Feel Secure Breastfeeding in Public?

As a new mom there were so many things running through my head. Am I going to appreciate every moment? Even when she has been crying for hours and no matter what I do and she doesn't stop. What about breastfeeding? It is the best healthiest option for both of us? Okay, I have done my research. I am ready!

Starting out a breastfeeding journey can be exhausting. You know the drama over nursing in public. “Don’t do that here, there are children present! That is disgusting, nobody wants to see that! Seriously, is it that hard to cover up?”
So, what do I do? I guess I will do all my errands in one hour. Doctors’ appointments, grocery shopping, bill paying, date night?

Wait, No!

That is ridiculous, why should I? I cannot let people dictate my life, or how I feed my child.
So as I mentally prepare for the first, of many, times that I nurse in public. What do I do so I have a sense of security? My warm fuzzy theoretical blanket that covers me from the stigma of nursing in public.

1. The law.
Many states have passed laws to prevent the harassment, discrimination, and bullying of breastfeeding families. Some are even specific to working mother’s rights to pump. This is a big one for families everywhere. You can do a lot of things, especially when it comes to your child, especially when you are protected by the law. Know your rights!
You can read the laws at www.nationwidenursein.com

2. My husband.
My husband is my rock. He has been there for me since I came home and said “I have been a fool”. When I first found out I was pregnant, I was the first to say I would not be breastfeeding. “I just can't! It’s gross! I don't want a baby hanging off my boob”! I had been a fool, and uneducated. I never knew of all of the benefits. When I told my husband he was by my side the whole way. He attended every breastfeeding class, and watched all the videos I could find. I had him prepared for extremes in the delivery room. If I had a C-section, he knew just what to do to help us start a positive breastfeeding experience. When we first ventured out in public, he would support me nursing anywhere, and was ready to defend me. This same thing can be seen in any home. Grandparents, friends, wives, and husbands are our soldiers in line against the haters.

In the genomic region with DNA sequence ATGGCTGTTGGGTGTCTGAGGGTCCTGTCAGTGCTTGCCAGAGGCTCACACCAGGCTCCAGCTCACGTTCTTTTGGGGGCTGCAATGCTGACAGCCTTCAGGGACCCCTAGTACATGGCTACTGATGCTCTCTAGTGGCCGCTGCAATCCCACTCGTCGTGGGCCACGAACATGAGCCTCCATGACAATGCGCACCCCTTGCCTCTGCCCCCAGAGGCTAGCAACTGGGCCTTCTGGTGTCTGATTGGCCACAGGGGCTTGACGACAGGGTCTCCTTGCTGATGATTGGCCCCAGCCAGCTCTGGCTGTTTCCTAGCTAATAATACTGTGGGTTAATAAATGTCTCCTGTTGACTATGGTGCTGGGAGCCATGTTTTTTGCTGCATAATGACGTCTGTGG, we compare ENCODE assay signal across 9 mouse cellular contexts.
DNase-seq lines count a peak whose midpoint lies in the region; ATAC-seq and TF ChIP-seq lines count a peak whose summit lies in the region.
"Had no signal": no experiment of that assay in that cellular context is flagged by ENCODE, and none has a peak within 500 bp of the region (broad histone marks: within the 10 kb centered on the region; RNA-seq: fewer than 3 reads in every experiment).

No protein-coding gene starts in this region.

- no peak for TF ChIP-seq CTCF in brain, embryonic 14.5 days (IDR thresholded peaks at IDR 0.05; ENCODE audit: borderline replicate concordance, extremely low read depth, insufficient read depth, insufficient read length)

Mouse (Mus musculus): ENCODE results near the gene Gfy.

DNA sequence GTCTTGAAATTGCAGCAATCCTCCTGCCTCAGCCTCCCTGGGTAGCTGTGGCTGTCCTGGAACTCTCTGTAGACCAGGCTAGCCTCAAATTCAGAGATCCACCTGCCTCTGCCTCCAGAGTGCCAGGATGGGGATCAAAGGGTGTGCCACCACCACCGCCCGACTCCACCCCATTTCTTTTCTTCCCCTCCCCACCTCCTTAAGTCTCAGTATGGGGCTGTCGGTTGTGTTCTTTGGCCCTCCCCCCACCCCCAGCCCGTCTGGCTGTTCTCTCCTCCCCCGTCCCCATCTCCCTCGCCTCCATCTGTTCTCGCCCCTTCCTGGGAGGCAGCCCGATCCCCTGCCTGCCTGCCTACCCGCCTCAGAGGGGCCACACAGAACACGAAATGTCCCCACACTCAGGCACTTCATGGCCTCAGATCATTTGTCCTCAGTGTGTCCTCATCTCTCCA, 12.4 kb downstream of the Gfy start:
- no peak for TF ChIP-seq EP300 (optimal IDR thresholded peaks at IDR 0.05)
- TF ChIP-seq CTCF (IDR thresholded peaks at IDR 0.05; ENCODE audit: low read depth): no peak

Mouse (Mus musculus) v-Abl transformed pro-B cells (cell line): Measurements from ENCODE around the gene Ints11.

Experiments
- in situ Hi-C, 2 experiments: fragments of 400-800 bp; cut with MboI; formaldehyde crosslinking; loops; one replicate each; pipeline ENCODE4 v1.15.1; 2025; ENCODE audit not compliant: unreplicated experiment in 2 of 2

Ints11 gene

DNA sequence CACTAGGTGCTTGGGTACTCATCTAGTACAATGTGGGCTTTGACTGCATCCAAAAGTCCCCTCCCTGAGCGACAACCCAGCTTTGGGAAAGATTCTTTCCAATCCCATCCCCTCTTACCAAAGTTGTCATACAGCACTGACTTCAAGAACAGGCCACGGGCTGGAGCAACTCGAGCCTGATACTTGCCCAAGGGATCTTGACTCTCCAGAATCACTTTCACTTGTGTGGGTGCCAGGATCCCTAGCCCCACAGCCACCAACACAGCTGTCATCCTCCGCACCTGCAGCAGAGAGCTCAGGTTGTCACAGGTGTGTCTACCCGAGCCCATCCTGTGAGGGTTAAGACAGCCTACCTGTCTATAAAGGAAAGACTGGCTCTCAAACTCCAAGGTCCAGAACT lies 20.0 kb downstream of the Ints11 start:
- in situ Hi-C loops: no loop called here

3. Confidence.
After you give yourself a pep talk, and you have your entourage of family, you can begin to build your confidence. Looking the part and feeling good about yourself can help you a lot. There are many ways your clothing can help. My personal favorite is the two shirt method. You can find nursing tanks at Walmart; just pop that on under your normal shirt of choice. They come in many style and colors! Another way is utilizing a scarf. Infinity scarfs are very good, if you are planning a lower cut shirt, it can close some of the bare flesh between your neck and top of baby’s head. You can also use a cover, or just pull up the bottom of your shirt. Whatever makes you comfortable. This is about your personal journey, and experience. If you are not comfortable you are going to stress, and that’s not good for anybody.

4. Distractions.
It took me awhile to figure this one out. Most people who have negative feelings toward breastfeeding are too afraid to say anything. That doesn't stop them from wanting to cast you dirty glances. But how would you know? You’re too busy! You could be paying a bill online, trolling Facebook, talking to your significant other, or reading the awesome posts on Nationwide Nurse-In. Maybe you’re even looking into your baby’s eyes that are looking back up at you. Saying; “Thank you momma, thank you for giving me the best start to life, thank you for taking all the heat so I can have something to eat. Distractions are a helpful security blanket.

So, if you’re just starting your journey or are even well into it but still can’t seem to feel a sense of security nursing in public, just remember we have all been there before. Nothing should make you feel more secure, than knowing your taking care of your child. There will always be prejudices against nursing in public.

So, what will make you feel secure?

-Brittany Siler